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Some of the least expensive cosmetic procedures are also the safest and the most basic to personal beauty.
Most of us are understandably squeamish about have surgery to change the contours of our buttocks, breasts, or bellies, or to give a new nose, higher cheek bones, or a new chin. These painful and often cosmetically perilous procedures are also among the most the most expensive. The safest procedures in cosmetic surgery, however, also offer the biggest "bang for the buck." Here are two low-tech procedures that almost never go wrong.

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Mole Removal

Moles can contain deadly melanoma, although in 98% of people who have white skin, 99.5% of people who have brown or Asian skin, and 99.9% of people who have black skin, moles will be non-cancerous. Even benign moles, however, can mar the symmetry and contour of the skin. And since a melanoma can mature into a form that is gray or white or that matches surrounding skin tone, it's always a good idea to have moles checked out by a dermatologist.

Mole removal is not a complicated process. Moles can be removed surgically, and the skin closed with stitches. Moles may also be burned away with an electric cauterizing needle. Laser surgery is not used to remove moles because laser light does not penetrate deep enough. Usually mole removal only requires the use of a topical anesthetic like Lidocaine.

Depending on the depth of the mole, the doctor may place soluble stitches under the skin (these don't have to be removed later) or use regular stitches on the skin (these have to be removed by the doctor). Any skin surgery can leave a scar, but if you follow your dermatologist's instructions exactly, scarring usually does not occur.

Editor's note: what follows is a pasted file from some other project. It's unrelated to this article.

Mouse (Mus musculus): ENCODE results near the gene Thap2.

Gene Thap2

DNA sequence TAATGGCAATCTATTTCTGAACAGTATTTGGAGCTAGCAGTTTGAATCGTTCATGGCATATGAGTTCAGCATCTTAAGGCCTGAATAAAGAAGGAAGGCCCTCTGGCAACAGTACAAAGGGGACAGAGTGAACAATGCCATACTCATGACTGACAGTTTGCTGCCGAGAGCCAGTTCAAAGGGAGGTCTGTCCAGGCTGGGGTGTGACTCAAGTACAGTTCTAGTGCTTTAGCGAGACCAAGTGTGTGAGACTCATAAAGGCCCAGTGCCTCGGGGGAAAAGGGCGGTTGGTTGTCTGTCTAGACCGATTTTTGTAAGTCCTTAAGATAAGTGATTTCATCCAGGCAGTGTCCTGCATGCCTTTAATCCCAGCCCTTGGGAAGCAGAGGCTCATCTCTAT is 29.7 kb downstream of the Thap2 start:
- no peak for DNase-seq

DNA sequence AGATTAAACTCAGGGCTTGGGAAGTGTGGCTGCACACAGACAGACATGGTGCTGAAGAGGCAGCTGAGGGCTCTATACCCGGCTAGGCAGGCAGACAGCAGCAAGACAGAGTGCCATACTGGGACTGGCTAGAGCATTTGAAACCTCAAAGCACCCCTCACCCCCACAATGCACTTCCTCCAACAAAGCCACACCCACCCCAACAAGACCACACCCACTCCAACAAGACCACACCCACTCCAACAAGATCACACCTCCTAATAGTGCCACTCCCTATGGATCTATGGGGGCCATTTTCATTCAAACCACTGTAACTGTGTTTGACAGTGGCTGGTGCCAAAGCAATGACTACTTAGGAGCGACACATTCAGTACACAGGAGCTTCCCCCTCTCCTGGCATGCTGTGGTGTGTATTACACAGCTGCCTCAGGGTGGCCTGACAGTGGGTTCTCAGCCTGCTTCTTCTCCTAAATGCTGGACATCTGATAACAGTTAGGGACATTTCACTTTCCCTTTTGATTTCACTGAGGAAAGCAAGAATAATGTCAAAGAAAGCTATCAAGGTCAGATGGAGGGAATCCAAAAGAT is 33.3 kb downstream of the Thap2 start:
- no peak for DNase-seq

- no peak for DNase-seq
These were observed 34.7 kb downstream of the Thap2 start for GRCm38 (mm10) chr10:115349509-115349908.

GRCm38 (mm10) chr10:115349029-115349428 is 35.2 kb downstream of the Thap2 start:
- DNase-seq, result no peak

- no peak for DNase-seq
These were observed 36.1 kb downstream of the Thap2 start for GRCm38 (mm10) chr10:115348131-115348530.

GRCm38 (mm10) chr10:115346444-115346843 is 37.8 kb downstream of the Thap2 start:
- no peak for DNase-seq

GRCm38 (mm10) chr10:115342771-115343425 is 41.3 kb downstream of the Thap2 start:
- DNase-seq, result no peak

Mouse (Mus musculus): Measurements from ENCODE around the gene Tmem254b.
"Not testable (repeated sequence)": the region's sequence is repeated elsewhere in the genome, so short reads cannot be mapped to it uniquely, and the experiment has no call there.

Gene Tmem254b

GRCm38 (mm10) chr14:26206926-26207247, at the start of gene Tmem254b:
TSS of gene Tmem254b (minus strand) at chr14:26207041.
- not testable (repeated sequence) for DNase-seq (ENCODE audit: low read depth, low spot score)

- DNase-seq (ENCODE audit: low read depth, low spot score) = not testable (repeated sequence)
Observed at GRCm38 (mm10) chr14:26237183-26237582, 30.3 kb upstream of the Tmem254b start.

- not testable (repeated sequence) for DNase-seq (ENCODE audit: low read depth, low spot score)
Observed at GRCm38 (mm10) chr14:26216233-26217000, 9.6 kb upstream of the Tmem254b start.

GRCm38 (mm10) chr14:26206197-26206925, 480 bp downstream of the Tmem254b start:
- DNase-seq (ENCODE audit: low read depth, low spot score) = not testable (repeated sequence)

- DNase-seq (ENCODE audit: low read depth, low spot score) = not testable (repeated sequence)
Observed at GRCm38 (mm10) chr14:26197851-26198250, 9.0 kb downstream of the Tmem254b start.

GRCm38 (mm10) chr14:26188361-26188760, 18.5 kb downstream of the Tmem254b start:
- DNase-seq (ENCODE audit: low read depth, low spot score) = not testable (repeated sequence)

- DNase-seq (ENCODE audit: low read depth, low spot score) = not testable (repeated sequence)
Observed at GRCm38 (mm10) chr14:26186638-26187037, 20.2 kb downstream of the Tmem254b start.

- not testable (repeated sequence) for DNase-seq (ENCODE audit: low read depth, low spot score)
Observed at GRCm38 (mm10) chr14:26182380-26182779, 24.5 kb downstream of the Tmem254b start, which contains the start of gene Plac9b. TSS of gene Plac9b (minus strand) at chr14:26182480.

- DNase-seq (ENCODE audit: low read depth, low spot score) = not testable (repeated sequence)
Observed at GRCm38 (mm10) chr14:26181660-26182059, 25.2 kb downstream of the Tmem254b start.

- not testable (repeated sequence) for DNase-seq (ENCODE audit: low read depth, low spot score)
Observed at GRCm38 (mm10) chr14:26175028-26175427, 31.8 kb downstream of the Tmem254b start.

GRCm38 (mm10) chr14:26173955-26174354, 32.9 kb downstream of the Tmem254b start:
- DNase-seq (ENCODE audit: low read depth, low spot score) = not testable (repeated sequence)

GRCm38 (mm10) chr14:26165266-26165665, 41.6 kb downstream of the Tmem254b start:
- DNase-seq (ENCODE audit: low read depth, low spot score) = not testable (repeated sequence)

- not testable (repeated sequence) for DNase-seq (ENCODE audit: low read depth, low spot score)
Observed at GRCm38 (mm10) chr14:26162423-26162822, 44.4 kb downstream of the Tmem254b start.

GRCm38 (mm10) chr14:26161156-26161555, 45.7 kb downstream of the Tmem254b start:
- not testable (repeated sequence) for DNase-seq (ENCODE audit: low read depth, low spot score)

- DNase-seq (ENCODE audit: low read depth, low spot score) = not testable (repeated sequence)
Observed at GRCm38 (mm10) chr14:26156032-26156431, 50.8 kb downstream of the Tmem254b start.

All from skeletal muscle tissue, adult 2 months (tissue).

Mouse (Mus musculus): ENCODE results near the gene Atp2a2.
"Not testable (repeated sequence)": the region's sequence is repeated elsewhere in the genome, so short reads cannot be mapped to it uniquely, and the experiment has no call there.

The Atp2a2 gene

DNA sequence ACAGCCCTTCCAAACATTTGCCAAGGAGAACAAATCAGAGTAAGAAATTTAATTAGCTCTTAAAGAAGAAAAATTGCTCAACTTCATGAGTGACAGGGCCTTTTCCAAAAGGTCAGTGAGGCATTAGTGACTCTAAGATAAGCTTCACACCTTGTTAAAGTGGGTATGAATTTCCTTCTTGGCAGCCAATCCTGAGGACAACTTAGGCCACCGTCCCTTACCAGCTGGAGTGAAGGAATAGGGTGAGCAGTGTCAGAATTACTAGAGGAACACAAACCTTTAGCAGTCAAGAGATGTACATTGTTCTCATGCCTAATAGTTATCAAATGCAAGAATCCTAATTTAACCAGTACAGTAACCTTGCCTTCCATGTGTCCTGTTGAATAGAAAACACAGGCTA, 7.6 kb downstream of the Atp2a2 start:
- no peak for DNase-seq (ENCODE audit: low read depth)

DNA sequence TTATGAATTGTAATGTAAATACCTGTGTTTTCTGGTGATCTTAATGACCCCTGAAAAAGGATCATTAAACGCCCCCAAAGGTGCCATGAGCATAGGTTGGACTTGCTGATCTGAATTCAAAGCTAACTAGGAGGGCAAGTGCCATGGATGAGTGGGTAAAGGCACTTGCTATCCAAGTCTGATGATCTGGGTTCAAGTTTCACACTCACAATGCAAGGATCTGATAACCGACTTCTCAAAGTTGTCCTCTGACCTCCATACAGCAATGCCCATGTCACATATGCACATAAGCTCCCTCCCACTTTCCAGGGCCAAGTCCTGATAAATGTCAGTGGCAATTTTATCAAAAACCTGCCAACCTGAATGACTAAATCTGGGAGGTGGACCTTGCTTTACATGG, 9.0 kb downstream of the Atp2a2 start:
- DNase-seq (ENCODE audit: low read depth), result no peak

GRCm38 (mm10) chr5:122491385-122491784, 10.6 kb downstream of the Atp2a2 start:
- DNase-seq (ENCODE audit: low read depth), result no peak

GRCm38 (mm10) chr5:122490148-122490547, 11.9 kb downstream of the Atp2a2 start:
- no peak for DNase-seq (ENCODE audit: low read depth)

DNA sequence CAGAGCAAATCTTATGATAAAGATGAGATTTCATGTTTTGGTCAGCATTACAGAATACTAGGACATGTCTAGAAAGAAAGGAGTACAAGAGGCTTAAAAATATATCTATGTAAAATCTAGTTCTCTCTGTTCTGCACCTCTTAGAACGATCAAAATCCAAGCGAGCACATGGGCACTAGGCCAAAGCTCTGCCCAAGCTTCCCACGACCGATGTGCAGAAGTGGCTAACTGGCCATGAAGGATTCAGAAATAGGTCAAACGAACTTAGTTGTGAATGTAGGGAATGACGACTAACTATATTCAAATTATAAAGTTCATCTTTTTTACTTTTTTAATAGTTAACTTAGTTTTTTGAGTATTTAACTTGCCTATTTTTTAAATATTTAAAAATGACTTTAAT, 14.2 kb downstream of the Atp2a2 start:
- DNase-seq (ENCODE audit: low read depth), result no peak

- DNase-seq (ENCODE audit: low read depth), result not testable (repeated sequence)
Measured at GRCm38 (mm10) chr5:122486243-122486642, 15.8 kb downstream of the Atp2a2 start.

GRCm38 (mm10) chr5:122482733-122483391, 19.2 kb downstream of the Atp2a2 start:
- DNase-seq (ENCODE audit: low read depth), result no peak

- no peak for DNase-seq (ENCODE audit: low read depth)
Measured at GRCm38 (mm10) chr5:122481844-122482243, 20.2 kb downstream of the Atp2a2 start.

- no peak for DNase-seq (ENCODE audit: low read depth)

Chemical Skin Peels

Chemical skin peels strip away the topmost layer of skin to remove wrinkles, indented scars, and pigmentation to be replaced with smooth, unblemished skin. On a structural level, the problem with wrinkles and scars alike is that the layers of skin have become disorganized. Healthy skin has cells lined up a little like bricks in a wall. In skin that is wrinkled or scarred, the neat rows of cells have slipped and fail to hold together properly.

Chemical skin peels destroy the top-most layers of skin that aren't served by blood vessels. The peel reveals the base of pores and sebaceous (skin oil) glands that also generate new skin cells. These new skin cells form clear, smooth, unblemished skin that has a more pleasing appearance.


Fair skin usually takes peels well. Darker skin may not fare well with the procedure. While chemical skin peels can remove age spots and pigmentation left after acne heals, darker skins make new pigment to stop inflammation. Black skin should never be treated with skin peels, and brown and Asian skin types should be treated with chemical skin peels only with extreme caution.

You are unlikely to do serious damage to your skin with the 1 to 3% solutions of salicylic acid (used to peel oily skin) and the 5 to 10% solutions of glycolic acid (used to peel dry skin) that are available in over-the-counter skin care products. Stronger solutions of these chemical peels that are intended for professional use are available from Internet vendors but should be left to aestheticians and dermatologists. They can cause more harm than they correct.

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